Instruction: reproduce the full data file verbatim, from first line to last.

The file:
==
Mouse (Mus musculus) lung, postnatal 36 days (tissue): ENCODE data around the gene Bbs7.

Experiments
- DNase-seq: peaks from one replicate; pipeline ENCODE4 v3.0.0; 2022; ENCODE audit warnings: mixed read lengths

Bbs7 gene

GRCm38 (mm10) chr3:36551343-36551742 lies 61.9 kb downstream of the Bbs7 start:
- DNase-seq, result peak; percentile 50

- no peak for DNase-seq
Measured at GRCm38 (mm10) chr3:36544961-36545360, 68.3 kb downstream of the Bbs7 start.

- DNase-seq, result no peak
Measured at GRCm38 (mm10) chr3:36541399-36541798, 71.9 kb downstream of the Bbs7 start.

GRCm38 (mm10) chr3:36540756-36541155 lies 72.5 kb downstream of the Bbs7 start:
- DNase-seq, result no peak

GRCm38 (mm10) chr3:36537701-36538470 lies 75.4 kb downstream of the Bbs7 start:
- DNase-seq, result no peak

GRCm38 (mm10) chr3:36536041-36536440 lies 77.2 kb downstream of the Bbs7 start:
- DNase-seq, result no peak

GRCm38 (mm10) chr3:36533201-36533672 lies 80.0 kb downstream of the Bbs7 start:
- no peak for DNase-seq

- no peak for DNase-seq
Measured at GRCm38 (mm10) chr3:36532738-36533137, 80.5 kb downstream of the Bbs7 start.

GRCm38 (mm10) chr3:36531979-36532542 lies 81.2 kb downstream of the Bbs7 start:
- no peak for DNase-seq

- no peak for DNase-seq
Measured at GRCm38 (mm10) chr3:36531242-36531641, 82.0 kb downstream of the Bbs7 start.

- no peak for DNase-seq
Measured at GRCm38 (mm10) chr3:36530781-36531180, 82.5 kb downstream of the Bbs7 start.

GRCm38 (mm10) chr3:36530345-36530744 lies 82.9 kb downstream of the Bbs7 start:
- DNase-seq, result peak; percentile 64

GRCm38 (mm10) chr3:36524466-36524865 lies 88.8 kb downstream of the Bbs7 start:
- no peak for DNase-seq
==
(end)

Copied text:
Mouse (Mus musculus) lung, postnatal 36 days (tissue): ENCODE data around the gene Bbs7.

Experiments
- DNase-seq: peaks from one replicate; pipeline ENCODE4 v3.0.0; 2022; ENCODE audit warnings: mixed read lengths

Bbs7 gene

GRCm38 (mm10) chr3:36551343-36551742 lies 61.9 kb downstream of the Bbs7 start:
- DNase-seq, result peak; percentile 50

- no peak for DNase-seq
Measured at GRCm38 (mm10) chr3:36544961-36545360, 68.3 kb downstream of the Bbs7 start.

- DNase-seq, result no peak
Measured at GRCm38 (mm10) chr3:36541399-36541798, 71.9 kb downstream of the Bbs7 start.

GRCm38 (mm10) chr3:36540756-36541155 lies 72.5 kb downstream of the Bbs7 start:
- DNase-seq, result no peak

GRCm38 (mm10) chr3:36537701-36538470 lies 75.4 kb downstream of the Bbs7 start:
- DNase-seq, result no peak

GRCm38 (mm10) chr3:36536041-36536440 lies 77.2 kb downstream of the Bbs7 start:
- DNase-seq, result no peak

GRCm38 (mm10) chr3:36533201-36533672 lies 80.0 kb downstream of the Bbs7 start:
- no peak for DNase-seq

- no peak for DNase-seq
Measured at GRCm38 (mm10) chr3:36532738-36533137, 80.5 kb downstream of the Bbs7 start.

GRCm38 (mm10) chr3:36531979-36532542 lies 81.2 kb downstream of the Bbs7 start:
- no peak for DNase-seq

- no peak for DNase-seq
Measured at GRCm38 (mm10) chr3:36531242-36531641, 82.0 kb downstream of the Bbs7 start.

- no peak for DNase-seq
Measured at GRCm38 (mm10) chr3:36530781-36531180, 82.5 kb downstream of the Bbs7 start.

GRCm38 (mm10) chr3:36530345-36530744 lies 82.9 kb downstream of the Bbs7 start:
- DNase-seq, result peak; percentile 64

GRCm38 (mm10) chr3:36524466-36524865 lies 88.8 kb downstream of the Bbs7 start:
- no peak for DNase-seq